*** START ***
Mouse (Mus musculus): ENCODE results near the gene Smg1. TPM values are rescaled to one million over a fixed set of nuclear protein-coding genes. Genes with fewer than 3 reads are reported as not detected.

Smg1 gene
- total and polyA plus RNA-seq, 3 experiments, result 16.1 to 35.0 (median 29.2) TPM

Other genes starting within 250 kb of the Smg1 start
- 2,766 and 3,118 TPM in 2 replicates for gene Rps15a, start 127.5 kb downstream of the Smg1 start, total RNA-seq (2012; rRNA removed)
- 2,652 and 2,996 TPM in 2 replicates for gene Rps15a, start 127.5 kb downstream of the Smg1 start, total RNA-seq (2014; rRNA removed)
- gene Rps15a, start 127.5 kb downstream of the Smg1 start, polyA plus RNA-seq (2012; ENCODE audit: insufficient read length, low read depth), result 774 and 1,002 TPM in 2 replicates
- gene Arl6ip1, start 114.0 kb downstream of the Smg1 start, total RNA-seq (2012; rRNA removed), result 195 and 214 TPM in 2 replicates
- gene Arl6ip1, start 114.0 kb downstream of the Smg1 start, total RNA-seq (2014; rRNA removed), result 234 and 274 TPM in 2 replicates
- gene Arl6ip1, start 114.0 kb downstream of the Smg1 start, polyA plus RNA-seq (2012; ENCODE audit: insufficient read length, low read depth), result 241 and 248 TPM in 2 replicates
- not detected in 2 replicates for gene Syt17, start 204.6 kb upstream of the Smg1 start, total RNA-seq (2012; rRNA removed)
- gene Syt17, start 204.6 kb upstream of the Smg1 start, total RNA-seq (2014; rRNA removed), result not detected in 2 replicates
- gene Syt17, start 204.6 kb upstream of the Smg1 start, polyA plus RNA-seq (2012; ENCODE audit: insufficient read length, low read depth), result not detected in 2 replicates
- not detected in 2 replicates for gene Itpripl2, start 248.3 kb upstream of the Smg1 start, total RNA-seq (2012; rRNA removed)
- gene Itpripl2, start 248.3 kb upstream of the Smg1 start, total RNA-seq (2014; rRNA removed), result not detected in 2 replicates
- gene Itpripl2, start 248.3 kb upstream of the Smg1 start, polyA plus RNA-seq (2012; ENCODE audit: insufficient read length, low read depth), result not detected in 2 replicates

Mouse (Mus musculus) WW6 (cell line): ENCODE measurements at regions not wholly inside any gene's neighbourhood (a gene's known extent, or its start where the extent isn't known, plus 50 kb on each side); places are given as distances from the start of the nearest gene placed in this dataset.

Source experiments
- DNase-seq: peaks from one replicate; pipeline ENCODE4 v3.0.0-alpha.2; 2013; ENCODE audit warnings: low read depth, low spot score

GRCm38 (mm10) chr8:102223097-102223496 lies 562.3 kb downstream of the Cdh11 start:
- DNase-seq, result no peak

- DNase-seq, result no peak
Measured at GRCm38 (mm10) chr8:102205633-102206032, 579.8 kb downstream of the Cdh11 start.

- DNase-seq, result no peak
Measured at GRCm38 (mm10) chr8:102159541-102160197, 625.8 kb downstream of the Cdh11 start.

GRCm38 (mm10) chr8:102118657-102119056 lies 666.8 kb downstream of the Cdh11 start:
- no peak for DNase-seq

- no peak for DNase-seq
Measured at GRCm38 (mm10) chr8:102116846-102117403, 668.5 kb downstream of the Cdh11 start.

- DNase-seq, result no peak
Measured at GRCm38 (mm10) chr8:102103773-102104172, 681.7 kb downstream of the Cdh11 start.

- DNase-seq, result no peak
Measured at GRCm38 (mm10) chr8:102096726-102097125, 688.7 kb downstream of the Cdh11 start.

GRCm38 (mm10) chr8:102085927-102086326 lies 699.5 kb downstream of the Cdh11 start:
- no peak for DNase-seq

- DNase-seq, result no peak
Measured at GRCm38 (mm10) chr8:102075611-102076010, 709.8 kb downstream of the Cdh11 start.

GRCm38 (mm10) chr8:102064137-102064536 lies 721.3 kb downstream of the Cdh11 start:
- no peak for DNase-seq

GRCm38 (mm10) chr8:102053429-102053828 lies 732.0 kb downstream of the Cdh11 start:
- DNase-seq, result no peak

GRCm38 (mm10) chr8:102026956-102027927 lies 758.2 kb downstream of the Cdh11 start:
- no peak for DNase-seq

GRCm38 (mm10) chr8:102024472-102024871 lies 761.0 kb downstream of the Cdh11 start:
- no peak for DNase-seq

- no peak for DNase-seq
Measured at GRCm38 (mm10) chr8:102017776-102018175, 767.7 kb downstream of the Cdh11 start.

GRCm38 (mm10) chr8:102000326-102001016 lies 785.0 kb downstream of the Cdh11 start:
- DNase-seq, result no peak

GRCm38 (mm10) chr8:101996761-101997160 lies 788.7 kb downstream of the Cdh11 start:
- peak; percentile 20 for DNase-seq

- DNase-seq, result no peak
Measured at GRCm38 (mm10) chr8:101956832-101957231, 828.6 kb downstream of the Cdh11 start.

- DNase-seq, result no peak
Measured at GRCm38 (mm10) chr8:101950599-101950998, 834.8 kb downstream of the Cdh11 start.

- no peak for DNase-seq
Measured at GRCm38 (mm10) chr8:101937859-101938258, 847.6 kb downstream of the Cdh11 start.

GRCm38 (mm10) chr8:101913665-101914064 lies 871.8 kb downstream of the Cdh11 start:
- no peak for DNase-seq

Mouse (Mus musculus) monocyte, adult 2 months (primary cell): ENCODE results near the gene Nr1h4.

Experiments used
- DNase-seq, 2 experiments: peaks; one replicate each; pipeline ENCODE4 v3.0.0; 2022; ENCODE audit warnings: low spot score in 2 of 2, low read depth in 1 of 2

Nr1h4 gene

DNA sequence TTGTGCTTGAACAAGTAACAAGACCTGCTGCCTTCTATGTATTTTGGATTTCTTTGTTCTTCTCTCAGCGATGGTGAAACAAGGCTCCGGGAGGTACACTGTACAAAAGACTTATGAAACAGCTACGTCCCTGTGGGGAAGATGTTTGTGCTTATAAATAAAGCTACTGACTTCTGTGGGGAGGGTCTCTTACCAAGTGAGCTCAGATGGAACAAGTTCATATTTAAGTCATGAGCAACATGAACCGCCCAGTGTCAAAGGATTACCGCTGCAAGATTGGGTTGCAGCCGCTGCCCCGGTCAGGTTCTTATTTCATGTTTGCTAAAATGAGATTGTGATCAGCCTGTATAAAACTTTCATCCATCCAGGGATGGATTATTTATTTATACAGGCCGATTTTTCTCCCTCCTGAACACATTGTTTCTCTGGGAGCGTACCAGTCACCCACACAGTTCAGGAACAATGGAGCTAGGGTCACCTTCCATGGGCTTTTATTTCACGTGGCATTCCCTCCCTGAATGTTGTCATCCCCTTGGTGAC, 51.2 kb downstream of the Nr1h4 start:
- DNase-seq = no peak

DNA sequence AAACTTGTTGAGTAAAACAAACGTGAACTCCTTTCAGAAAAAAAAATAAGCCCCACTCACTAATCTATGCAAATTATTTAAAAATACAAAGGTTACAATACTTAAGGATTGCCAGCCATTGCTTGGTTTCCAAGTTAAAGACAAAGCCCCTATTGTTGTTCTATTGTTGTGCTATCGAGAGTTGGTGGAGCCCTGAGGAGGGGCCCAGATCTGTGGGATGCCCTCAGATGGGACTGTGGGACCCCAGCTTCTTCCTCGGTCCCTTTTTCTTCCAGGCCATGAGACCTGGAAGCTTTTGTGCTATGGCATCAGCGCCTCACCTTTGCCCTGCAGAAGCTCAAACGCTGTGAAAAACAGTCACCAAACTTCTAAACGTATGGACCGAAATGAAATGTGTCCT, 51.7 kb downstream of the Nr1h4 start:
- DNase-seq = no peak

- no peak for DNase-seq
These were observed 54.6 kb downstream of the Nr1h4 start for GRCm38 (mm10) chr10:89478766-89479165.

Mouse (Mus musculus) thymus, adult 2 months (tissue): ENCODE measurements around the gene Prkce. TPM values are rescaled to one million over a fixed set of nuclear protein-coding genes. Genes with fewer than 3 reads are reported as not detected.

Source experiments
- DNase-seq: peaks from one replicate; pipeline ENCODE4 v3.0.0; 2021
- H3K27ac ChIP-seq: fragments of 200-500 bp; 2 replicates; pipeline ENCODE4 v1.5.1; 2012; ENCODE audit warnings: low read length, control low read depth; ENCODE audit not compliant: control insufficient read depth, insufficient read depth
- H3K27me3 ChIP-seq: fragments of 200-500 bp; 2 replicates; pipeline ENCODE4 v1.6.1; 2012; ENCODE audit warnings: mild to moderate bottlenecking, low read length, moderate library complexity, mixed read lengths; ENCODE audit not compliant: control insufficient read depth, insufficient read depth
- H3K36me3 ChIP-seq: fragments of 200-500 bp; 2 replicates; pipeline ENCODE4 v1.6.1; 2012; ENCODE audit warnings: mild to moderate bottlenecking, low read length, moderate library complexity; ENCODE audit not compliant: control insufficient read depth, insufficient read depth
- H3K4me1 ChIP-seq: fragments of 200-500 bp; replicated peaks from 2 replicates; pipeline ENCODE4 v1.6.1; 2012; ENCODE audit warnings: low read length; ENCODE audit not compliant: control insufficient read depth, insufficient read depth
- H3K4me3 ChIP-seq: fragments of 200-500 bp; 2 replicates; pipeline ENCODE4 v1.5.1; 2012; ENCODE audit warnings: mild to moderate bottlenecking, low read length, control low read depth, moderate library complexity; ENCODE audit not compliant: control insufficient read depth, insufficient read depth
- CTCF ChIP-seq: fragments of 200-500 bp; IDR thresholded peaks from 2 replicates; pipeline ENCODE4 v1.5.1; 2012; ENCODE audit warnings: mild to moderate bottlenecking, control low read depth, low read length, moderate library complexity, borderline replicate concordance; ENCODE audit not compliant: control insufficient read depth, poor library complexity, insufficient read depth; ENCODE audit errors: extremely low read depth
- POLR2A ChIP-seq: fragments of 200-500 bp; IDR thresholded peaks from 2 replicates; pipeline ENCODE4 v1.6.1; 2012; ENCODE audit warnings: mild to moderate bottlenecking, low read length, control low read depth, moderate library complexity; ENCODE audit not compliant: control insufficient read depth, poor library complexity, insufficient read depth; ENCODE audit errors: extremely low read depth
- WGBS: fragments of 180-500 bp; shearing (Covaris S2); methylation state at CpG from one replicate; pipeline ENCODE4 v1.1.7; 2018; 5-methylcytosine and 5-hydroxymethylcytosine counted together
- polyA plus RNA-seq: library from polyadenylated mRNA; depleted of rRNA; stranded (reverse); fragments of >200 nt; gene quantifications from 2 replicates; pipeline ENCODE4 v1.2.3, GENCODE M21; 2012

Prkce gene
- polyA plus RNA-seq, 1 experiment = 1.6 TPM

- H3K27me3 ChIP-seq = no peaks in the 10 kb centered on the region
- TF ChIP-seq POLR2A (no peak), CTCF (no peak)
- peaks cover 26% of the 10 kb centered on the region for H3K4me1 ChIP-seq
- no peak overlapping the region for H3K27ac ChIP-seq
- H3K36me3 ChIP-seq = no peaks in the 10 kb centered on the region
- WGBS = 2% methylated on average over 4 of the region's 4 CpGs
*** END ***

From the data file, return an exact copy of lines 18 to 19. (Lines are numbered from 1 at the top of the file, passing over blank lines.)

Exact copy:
Source experiments
- DNase-seq: peaks from one replicate; pipeline ENCODE4 v3.0.0-alpha.2; 2013; ENCODE audit warnings: low read depth, low spot score